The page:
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Obama seeks to build support for health reform

2009-07-01 12
   
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résuméANNANDALE, Virginia President Barack Obama on Wednesday sought to build support to overhaul the U.S. healthcare system as a key Republican questioned whether bipartisan support among lawmakers is possible. With Congress out of session for a week, Oba
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Obama seeks to build support for health reform


ANNANDALE, Virginia President Barack Obama on Wednesday sought to build support to overhaul the U.S. healthcare system as a key Republican questioned whether bipartisan support among lawmakers is possible.

With Congress out of session for a week, Obama urged participants at a question-and-answer session in a Washington suburb to be wary of "scare tactics" and hugged a woman who said she did not have health insurance or money of her own to treat a tumor.

"You are what is going to drive this process forward. Because if Congress thinks that the American people don't want to see change, frankly, the lobbyists and the special interests will end up winning the day," Obama said at the meeting, which featured questions posed on YouTube and a parallel discussion on the White House Facebook page.

Obama has challenged Congress to send him legislation by the end of the year that will rein in rising healthcare costs and extend insurance to most of the 46 million Americans who lack it.

Obama hopes his top legislative priority will attract support from both parties, and on Tuesday received a welcome boost when Wal-Mart Stores Inc, the world's largest retailer, said it supported Obama's push to require large employers to offer healthcare insurance to workers -- a key part of the plan.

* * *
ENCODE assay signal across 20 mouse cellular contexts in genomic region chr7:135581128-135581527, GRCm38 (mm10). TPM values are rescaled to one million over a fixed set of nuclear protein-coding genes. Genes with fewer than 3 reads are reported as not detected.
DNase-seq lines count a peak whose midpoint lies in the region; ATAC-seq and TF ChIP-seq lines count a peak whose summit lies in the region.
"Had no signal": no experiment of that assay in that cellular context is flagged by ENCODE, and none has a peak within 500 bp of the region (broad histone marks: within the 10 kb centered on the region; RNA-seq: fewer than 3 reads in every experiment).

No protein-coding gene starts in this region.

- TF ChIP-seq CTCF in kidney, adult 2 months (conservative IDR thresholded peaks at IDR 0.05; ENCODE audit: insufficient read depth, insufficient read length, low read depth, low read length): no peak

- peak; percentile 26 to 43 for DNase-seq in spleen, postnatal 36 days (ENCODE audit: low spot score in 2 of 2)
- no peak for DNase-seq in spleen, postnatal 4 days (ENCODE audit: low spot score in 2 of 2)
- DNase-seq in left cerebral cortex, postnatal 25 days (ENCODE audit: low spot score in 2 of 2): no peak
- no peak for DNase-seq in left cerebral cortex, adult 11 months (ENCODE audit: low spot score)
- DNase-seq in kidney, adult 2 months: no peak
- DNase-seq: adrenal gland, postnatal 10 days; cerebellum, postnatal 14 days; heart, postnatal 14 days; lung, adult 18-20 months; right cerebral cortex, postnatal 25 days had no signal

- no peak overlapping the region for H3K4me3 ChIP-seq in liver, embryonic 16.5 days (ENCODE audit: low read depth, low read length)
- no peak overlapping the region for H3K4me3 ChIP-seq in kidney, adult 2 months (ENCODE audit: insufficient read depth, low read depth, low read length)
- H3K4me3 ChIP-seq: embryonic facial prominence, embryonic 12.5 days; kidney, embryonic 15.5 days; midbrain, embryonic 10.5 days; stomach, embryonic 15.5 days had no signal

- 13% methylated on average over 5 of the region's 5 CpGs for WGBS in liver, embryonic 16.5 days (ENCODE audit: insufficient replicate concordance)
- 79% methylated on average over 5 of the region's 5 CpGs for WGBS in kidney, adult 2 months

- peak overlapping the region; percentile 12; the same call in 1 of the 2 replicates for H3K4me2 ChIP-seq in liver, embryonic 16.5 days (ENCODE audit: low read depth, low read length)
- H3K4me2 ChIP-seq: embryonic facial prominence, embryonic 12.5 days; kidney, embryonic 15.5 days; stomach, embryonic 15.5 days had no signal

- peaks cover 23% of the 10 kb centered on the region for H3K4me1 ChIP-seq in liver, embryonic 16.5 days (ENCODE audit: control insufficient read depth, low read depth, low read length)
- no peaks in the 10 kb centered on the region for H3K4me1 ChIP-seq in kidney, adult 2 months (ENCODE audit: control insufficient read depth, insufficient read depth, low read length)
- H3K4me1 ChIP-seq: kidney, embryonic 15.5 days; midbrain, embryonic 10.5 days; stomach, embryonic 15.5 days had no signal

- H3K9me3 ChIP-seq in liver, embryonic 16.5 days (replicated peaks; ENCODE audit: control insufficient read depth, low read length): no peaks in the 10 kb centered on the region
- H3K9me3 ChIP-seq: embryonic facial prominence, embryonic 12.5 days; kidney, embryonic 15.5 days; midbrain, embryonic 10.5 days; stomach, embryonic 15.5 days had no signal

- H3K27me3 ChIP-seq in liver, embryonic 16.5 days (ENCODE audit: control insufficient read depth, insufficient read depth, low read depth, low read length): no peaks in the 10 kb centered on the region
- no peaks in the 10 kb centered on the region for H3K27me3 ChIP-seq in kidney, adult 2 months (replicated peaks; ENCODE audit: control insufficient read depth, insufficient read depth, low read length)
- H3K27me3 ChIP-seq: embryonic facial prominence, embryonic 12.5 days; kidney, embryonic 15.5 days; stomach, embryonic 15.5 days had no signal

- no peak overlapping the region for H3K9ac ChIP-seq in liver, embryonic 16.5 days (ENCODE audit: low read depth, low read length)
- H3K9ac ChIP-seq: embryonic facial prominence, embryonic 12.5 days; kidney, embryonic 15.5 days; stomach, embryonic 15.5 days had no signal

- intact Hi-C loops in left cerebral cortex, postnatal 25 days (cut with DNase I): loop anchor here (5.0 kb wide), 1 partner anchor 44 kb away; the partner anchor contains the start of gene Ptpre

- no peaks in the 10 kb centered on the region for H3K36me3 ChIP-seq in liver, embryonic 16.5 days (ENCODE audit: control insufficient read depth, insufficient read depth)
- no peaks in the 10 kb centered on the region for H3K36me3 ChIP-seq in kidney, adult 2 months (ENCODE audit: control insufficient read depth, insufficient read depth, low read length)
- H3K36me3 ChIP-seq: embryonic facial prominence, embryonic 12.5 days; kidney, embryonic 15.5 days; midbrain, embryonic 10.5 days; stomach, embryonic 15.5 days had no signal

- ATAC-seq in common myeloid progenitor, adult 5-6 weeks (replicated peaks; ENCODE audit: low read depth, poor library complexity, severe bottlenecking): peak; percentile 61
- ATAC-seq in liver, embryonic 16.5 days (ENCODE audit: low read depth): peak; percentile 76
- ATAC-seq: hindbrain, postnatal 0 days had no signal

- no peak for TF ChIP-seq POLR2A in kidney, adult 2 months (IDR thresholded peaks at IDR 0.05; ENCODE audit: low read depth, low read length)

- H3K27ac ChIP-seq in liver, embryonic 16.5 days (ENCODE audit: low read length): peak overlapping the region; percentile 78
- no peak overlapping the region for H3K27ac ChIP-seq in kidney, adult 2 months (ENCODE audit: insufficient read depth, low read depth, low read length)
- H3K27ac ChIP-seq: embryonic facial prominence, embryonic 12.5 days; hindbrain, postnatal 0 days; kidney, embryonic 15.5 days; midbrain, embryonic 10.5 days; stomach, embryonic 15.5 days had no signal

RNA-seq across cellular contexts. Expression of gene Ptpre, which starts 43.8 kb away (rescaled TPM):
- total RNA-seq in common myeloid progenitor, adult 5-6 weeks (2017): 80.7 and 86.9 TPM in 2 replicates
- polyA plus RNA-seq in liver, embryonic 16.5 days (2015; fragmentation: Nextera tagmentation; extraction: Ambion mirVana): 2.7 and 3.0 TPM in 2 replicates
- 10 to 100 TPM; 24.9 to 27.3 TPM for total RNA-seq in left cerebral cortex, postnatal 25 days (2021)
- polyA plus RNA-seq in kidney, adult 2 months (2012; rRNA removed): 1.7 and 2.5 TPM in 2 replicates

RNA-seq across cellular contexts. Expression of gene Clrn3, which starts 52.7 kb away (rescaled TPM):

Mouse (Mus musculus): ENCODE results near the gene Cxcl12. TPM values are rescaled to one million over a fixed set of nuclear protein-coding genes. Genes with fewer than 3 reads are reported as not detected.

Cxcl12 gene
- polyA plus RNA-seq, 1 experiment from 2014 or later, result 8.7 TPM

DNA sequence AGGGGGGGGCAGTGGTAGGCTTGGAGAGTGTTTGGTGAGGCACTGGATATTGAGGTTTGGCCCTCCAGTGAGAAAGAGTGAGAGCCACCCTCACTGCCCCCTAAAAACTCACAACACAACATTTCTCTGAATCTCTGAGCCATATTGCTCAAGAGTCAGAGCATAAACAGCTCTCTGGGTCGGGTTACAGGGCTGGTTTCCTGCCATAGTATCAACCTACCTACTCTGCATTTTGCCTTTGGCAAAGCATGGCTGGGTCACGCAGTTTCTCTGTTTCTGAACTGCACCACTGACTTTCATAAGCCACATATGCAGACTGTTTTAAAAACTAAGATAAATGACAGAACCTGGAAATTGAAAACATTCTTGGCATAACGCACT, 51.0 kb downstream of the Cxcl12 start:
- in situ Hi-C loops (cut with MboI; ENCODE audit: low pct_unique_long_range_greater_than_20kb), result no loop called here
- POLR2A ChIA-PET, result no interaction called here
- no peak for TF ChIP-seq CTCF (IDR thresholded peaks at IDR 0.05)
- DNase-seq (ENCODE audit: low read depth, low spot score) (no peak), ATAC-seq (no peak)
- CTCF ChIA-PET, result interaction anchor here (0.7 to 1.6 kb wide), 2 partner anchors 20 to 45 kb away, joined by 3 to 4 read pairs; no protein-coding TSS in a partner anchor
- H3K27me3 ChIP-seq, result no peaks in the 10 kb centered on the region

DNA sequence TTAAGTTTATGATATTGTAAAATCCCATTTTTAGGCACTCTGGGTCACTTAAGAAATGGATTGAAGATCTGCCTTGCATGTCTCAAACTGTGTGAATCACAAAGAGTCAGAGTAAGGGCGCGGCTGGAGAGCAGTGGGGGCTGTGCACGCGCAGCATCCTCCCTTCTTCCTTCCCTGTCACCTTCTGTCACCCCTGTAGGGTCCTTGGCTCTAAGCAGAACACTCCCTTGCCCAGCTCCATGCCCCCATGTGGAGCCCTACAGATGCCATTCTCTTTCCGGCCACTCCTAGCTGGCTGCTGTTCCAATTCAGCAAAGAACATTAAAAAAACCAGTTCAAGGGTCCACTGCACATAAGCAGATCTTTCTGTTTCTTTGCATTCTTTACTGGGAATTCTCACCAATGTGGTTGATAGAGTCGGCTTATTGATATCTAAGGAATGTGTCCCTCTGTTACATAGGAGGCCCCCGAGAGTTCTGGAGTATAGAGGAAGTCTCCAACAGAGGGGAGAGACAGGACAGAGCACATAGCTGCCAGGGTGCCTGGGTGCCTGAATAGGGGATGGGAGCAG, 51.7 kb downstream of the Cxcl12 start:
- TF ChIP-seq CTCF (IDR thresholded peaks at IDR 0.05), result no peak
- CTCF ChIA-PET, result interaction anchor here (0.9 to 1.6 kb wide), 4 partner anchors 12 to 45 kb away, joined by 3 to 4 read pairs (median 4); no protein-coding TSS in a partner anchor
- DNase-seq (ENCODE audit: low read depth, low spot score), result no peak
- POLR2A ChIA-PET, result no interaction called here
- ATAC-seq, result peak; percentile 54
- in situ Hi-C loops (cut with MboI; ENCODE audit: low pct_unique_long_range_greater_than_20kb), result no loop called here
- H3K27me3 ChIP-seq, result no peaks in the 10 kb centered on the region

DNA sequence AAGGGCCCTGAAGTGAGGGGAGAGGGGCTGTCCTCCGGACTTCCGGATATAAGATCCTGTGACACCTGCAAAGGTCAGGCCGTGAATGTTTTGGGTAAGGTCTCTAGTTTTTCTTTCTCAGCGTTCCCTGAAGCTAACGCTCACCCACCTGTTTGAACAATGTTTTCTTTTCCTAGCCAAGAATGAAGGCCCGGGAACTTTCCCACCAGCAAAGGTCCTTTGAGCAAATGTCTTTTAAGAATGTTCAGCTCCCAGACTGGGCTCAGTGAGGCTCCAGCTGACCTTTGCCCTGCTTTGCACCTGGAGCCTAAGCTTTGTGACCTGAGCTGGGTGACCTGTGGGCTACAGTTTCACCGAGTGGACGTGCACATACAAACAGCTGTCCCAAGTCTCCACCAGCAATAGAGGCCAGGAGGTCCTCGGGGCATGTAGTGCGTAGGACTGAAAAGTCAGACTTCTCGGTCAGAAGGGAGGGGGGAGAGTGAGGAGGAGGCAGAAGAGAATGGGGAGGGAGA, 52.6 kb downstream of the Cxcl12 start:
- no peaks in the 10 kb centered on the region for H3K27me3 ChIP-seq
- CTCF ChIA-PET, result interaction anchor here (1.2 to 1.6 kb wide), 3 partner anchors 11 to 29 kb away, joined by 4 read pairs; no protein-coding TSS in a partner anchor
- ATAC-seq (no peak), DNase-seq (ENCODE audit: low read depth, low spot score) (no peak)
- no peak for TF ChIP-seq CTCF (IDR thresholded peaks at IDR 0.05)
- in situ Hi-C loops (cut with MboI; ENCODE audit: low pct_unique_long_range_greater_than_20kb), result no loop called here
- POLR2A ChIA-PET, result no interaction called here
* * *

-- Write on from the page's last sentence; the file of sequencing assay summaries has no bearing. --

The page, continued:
But an important Republican lawmaker on Wednesday said bipartisan support might not materialize if the Democrats who control both houses of Congress insist on creating a public plan to compete with private insurers, as Obama wants.

"Obviously, I'm not going to be a part of any effort of the government to take over health care in America," Senator Charles Grassley, the top Republican on the Senate Finance Committee, said on a conference call.

REPUBLICAN SUPPORT

The Finance Committee is one of five panels in the Senate and the House of Representatives that are drafting healthcare legislation, and its version is viewed as the one that has the best chance of winning Republican support.

Obama has sought to build pressure on lawmakers by mobilizing grass-roots supporters and holding several question-and-answer sessions with voters.

But the extent of public support is unclear.

A CNN poll released on Wednesday found that a bare majority, 51 percent, support his healthcare plan and most worry that it would require them to pay more.

A separate Quinnipiac University poll found that 69 percent back Obama's proposal to make a public plan available, and 49 percent would be willing to pay more for healthcare.

At Wednesday's session, Obama said he would prefer to pay for reforms by ending subsidies for private insurers and reducing tax exemptions for the nation's wealthiest rather than taxing health benefits as some Republicans have suggested.

He urged voters to be wary of "scare tactics" put forward by opponents. People will not be forced to switch to a government program, he said, and costs will not suddenly increase.

"Don't let people scare you out of reforming a system that we know is not working," Obama said.

Soaring healthcare costs undermine the competitiveness of U.S. businesses, strain state and federal budgets and drive many Americans into bankruptcy.

Virginia residents who get insurance through their employer pay an average of 24 percent of the total cost, the highest rate in the nation, according to 2006 figures from the Kaiser Family Foundation.

(Editing by Vicki Allen)

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